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Building record MDR6863 - Bamford Mill complex, Mill Lane, Bamford

Type and Period (4)

  • (Georgian to Mid 20th Century - 1780 AD? to 1965 AD)
  • (Georgian - 1720 AD? to 1780 AD?)
  • ? (Tudor to Georgian - 1540 AD to 1720 AD?)
  • (Post Medieval - 1540 AD to 1900 AD)

Protected Status/Designation

  • None recorded

Full Description

Bamford Mill. A gritstone mill building, principally of 3 storeys, dominated by a tall brick chimney. The building used for reception has a small, square clock tower with a pyramid roof and ball finial. The same finial is to be seen on the eaves of other buildings. It was originally a corn mill (some traces remain in the south-west corner) but from 1872 it was worked by a local farmer and miller, Christopher Kirk, as a cotton mill. It burnt down in 1791 and in subsequent rebuilding, power spinning was introduced, first using the water power of the River Derwent. A beam engine was installed during the 19th century which was replaced in 1907 by a Musgrave compound steam engine which continued in use until 1965. Now [in 1984] owned by Carbolite furnaces Ltd. (1) Enlarged c. 1850. The waterwheel was later replaced by turbines. The building was used as a cotton doubling mill until 1965. At this time all the machinery, excepting the 1907 engine, was scrapped. (2) Cotton mill from 1782; rebuilt 1791 after a fire. A beam engine was installed in the 19th century, and a Musgrave engine in 1907. The turbines are still [in 1971] used for electricity generation. (3) In 1721 and 1744 records in Sheffield Archives show a walk mill or fulling mill rented by Thomas Littlewood and George and John Yellot. Indentures of 1781 and 1788 refer for the first time to a cotton mill. By 1809 the mill was owned by Jacob Broster and had mill, weir and goyt structures. Broster made notes on the capacity of the mill in 1826-7. A second survey by Fairbank in 1827 showed that the mill was three-storeyed and had a bucket-type wheel. It had a stream house, drying house, smithy, dwelling house, 2 cottages, barn stable, cow house and associated land. Between 1827 and 1840 the mill was acquired by S M Moore and later his son W C Moore. It is known that they had a workforce of 100. Andrews (1948) describes the mill in detail. (4, 5) There is a working twin compound mill engine at the mill dated to 1902. It is now a rare piece of machinery and is probably the only one within the county that is still operable. (6) The mill engine replaced an older, probably beam, engine built by J Musgrave, in 1907. Tandem compound, 400 horse power cylinders, 16" diameter piston valves. Stroke 3 ft. rpm 100. Boiler pressure, 170 lbs. Flywheel, 15 ft diameter, 14 ropes. Air pump below the crosshead. Doubling machinery was scrapped in 1965 when the mill was sold, although the engine was preserved by the new owners and run on the last Friday of the month [in 1969]. (7). The cotton mill at Bamford, built in 1782 on the River Derwent, was in an old corn mill. This was often the case during the period of sudden expansion of the cotton trade. (8) Bamford Mill originated as a water-powered cotton spinning and doubling mill built by Christopher Kirk c. 1780 alongside the River Derwent in Bamford. This early mill was destroyed by fire in October 1791 and rebuilt by H C Moore as a thirteen bay mill. At this time a house was built for the mill manager. By 1857 a 60 horse-power steam engine had been installed to power the mill and the site was further enlarged. The mill was sold in 1885 and by 1898 had been further enlarged. The complex continued to expand during the early part of the 20th century. Fine Spinners and Doublers Ltd purchased the site in 1902 and may have installed the tandem-compound horizontal steam engine in or shortly after 1907, the date of its manufacture. The mill remained operational as a textile factory until 1965. It was then used for the manufacture of electric furnaces, with its steam engine kept in working order. The site closed again at the end of the 20th century and was then converted to residential use, with the engine house, horizontal engine, rope race and associated drives being retained as evidence of the site's original function. However, the boiler house and chimney were demolished and the engine can no longer be operated under steam. (9)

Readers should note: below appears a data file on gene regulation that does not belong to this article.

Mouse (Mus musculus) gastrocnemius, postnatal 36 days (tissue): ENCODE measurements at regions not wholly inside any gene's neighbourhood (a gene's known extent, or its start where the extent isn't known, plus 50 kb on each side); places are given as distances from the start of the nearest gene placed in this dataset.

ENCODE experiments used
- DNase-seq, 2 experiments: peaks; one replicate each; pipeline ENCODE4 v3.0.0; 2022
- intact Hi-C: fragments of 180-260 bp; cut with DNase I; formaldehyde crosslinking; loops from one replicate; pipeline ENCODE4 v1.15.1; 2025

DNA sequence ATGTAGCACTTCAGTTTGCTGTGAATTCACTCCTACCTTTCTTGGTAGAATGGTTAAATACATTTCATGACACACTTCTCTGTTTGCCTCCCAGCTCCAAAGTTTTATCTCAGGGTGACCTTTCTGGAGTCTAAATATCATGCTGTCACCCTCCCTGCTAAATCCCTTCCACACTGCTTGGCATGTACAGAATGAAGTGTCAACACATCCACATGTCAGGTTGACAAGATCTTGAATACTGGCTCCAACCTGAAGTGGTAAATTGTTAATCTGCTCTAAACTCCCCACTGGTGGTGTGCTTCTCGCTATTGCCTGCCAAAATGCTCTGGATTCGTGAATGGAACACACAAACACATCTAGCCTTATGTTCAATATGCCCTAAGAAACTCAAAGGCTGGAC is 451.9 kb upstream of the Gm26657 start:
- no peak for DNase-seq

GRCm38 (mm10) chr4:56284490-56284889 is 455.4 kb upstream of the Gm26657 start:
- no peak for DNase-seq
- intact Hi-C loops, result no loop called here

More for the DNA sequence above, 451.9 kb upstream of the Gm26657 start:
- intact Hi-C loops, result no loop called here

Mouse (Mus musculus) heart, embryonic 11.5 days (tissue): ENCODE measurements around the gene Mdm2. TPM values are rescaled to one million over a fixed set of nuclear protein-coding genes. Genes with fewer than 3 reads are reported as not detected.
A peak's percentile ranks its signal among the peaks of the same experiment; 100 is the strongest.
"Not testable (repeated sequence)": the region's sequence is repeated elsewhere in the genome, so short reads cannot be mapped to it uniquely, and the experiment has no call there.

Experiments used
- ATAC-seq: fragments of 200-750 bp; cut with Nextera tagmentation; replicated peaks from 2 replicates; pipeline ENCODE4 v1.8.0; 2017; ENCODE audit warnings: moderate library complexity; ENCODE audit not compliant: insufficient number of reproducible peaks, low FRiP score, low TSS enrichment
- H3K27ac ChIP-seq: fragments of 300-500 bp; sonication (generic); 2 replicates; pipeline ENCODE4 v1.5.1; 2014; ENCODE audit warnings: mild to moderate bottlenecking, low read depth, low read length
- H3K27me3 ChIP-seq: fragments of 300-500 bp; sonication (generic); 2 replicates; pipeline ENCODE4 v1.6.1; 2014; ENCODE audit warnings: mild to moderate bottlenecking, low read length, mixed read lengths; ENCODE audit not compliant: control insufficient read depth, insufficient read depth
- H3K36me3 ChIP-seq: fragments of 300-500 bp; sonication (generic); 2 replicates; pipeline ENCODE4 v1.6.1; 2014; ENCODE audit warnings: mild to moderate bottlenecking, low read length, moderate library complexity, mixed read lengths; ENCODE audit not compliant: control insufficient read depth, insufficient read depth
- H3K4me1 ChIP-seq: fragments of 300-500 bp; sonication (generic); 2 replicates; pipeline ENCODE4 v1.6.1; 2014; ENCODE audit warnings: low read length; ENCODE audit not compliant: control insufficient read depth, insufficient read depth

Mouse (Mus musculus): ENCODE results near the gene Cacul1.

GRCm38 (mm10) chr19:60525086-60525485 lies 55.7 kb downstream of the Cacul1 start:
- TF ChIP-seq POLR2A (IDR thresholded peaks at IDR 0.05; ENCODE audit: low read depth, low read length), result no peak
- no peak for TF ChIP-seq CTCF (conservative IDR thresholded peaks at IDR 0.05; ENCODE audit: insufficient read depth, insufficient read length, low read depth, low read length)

Sources/Archives (9)

  • <1> Bibliographic reference: Fowkes, D. 1984. Derbyshire Industrial Archaeology - A Gazetteer of Sites. Part I. Borough of High Peak. p 6.
  • <2> Index: NDAT. 0195. 0195.
  • <3> Bibliographic reference: Harris, H. 1971. Industrial Archaeology of the Peak District. pp 112-3, 189.
  • <4> Article in serial: Makepeace, G (Hunter Archaeological Society). 1987. 'An archaeological survey of Bamford and Hathersage Outseats, Derbyshire', Trans. Hunter Arch. Soc.. Volume 14, pp 43-55.
  • <5> Bibliographic reference: Andrews, M. 1948. Long Ago in Peakland.
  • <6> Index: Smith, M. W.. Peak Park Treasures C 53. C53.
  • <7> Index: Council for British Archaeology (CBA). CBA Industrial Archaeology Report Card. Bamford Mill, Jan. 1969.
  • <8> Bibliographic reference: Gifford, A. 1999. Derbyshire Watermills: Corn Mills.. A6, p 28.
  • <9> Unpublished document: English Heritage. 2012. Advice Report: Bamford Mill Complex. Case Number 464285.



Grid reference Centred SK 205 833 (87m by 108m) Approximate

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Record last edited

Mar 21 2023 12:03PM

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